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Microsoft Productivity Score Productivity or Surveillance?

Microsoft Productivity Score is a tool included in the Microsoft 365 suite, which “scores” up to a hundred categories of productivity in companies, communication, meetings, content collaboration, teamwork, mobility, as well as the same state of the office suite, the network connectivity or endpoint device analysis.

In this heightened work-from-home environment, some companies seek optimization techniques and tools to avoid possible employee distractions, know the use of technology and improve productivity. Microsoft’s Productivity Score seemed like a suitable tool for this. Recently, Microsoft has presented a new function for this application, a patent to score boring company meetings using data such as body language, facial expressions, room temperature, time of day or number of attendees.

The system uses cameras, sensors, and software tools connected to the Microsoft 365 suite to determine, for example, how much a participant contributes to a meeting compared to performing other tasks such as texting, checking email, or browsing. Internet. The system could be applied to face-to-face and virtual meetings.

Microsoft Productivity Score

Microsoft Productivity Score: Surveillance at Work?

If the general tool was already controversial, the discovery of that patent has raised the level of criticism. Privacy groups say the software is a “full-fledged workplace surveillance tool,” as Wolfie Christl of the independent digital research institute Cracked Labs in Vienna has described.

Heinemeier Hansson, the co-founder of the Basecamp office productivity suite has gone further: «The word dystopian is not strong enough to describe the new hell that Microsoft just opened… Just as the reputation of a new and better company was being built, it was detonated with the most invasive workplace surveillance scheme ever known.

And they are not misguided considering the original operation of this tool. The ton of triangulation data that can be obtained on employee behavior, until now explicit with first and last names, crosses the thresholds of the right to privacy.

Jared Spataro, corporate vice president of Microsoft 365, has had to come out to answer the criticisms, has clarified the objective of the tool (at least as the software giant understands it) and has announced two important changes in its use that should relax criticism:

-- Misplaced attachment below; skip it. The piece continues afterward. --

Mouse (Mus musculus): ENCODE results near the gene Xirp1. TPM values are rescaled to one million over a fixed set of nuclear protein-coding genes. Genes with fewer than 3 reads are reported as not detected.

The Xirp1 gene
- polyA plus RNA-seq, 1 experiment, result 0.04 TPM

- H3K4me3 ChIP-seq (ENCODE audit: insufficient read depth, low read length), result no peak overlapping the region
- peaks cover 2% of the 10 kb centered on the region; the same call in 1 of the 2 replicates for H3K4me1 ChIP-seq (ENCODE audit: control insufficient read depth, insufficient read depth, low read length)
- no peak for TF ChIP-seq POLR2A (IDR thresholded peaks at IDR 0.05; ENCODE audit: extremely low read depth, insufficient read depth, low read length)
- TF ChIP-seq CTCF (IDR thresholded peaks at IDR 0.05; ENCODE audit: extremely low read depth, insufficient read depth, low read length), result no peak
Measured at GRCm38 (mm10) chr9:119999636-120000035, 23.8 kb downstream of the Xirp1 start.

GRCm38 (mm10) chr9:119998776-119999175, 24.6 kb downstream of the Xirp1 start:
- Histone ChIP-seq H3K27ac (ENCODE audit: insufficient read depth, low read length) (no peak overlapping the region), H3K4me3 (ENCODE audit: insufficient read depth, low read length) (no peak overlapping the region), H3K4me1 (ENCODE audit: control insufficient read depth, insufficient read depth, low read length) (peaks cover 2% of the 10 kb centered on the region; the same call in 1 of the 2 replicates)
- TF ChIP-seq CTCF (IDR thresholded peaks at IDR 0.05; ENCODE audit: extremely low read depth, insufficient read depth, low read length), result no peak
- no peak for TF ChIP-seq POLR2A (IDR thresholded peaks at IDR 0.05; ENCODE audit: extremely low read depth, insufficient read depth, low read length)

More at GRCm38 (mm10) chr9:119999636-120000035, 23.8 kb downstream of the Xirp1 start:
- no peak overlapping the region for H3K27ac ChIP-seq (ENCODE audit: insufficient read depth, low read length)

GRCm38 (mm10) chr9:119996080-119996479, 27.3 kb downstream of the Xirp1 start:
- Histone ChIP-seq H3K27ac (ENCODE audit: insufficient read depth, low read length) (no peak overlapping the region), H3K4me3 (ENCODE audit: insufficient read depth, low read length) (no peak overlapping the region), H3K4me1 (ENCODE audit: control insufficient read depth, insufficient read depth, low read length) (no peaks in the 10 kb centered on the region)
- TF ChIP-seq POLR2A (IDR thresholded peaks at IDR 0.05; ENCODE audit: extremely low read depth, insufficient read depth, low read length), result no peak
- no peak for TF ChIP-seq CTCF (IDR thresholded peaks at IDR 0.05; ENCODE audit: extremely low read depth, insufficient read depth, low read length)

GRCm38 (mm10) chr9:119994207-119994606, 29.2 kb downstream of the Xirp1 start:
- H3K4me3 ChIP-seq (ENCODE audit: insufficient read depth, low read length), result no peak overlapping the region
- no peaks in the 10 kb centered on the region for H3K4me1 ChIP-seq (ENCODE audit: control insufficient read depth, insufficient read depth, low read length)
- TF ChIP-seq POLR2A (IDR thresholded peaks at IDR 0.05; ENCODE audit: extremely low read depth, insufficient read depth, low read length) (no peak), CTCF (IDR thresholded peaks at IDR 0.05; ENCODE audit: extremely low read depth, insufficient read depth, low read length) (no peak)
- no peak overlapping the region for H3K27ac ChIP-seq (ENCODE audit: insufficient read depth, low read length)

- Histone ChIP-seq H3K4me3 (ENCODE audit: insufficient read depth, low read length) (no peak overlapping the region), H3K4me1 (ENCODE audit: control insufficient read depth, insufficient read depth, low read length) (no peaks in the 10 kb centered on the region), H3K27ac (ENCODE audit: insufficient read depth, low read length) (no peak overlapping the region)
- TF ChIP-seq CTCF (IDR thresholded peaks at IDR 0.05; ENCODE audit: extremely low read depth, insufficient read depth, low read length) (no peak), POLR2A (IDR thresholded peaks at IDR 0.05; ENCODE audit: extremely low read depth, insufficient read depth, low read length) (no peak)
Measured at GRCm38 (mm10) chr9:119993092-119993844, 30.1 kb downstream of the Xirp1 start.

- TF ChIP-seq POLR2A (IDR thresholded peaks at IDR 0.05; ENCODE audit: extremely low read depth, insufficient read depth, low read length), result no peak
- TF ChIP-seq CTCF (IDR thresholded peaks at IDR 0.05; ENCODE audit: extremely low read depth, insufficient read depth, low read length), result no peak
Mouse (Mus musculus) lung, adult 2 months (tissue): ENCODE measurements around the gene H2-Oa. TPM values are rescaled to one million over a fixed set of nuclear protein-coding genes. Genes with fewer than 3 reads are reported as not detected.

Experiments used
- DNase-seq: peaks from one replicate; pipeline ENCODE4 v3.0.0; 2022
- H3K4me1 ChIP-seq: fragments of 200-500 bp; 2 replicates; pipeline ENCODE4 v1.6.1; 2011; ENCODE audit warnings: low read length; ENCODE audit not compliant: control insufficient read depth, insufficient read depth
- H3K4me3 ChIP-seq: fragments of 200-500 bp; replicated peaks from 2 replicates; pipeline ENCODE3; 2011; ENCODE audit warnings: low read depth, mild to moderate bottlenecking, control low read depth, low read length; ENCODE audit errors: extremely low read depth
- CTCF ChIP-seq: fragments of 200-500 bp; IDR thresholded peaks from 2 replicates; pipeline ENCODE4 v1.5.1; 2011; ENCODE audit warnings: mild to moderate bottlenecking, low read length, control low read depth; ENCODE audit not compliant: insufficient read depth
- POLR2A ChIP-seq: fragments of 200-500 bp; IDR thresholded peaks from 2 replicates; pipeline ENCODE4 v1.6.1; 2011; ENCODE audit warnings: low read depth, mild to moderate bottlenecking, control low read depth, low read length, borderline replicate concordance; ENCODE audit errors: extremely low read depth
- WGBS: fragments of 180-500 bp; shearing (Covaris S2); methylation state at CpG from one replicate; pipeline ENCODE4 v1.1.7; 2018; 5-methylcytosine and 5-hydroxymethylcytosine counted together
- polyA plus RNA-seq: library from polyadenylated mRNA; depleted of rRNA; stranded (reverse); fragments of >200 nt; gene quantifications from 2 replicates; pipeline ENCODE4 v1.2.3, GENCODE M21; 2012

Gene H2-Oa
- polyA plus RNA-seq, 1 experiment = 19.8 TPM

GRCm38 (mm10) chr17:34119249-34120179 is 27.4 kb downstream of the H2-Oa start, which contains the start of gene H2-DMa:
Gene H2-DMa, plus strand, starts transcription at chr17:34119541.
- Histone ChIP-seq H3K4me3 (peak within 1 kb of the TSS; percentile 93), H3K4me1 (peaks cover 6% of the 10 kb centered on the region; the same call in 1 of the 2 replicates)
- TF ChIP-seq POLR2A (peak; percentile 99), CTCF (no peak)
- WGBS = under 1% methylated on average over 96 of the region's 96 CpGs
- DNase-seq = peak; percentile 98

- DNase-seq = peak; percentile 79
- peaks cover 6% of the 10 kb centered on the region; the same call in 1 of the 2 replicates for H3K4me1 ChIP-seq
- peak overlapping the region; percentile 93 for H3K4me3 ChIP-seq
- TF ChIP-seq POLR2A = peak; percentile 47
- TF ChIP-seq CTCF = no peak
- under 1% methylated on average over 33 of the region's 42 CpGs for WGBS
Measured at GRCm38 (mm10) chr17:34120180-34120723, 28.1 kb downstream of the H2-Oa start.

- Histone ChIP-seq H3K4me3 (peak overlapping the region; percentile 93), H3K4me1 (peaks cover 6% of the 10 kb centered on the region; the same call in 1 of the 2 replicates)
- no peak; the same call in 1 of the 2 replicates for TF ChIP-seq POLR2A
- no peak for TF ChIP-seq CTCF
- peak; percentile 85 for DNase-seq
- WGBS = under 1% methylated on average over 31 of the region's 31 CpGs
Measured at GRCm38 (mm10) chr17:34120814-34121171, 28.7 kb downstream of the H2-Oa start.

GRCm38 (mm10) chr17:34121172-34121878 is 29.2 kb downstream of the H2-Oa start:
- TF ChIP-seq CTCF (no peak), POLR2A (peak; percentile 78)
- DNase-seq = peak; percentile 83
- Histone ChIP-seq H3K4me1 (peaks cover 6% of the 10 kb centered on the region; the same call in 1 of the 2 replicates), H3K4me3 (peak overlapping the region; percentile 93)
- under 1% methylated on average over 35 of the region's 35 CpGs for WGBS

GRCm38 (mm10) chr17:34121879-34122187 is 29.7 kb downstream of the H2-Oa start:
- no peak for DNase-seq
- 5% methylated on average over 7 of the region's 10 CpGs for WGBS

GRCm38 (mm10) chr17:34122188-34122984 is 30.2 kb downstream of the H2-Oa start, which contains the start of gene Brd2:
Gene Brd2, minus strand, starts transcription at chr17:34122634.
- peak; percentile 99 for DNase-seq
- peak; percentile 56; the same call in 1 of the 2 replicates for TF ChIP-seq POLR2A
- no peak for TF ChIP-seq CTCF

Productivity Score will remove user names in data collection as up to now they were exposed by default. From these changes, only the data will be aggregated in a general way and it will be scored at the organization level. Microsoft will modify the user interface to make it clearer that the productivity score is a measure of organizational adoption of technology, and not individual user behavior.

Microsoft Productivity Score

“During the last few days, we have realized that there was some confusion about the capabilities of the product,” defends the executive. «Productivity Score generates a score for the organization and it was never designed to score individual users. We will clarify this in the user interface and improve our privacy disclosures in the product to ensure that IT administrators know exactly what we do and what we do not track.

Spataro also highlights that the status of the Microsoft 365 application, network connectivity and endpoint analysis have never included the username and ensures that “no one in the organization will be able to use Productivity Score to access data on how a user individual uses applications and services in Microsoft 365 ».

Clarifications and changes are welcomeAlthough we do not know if criticisms of “invasive activity tracking and surveillance in the workplace” will satisfy.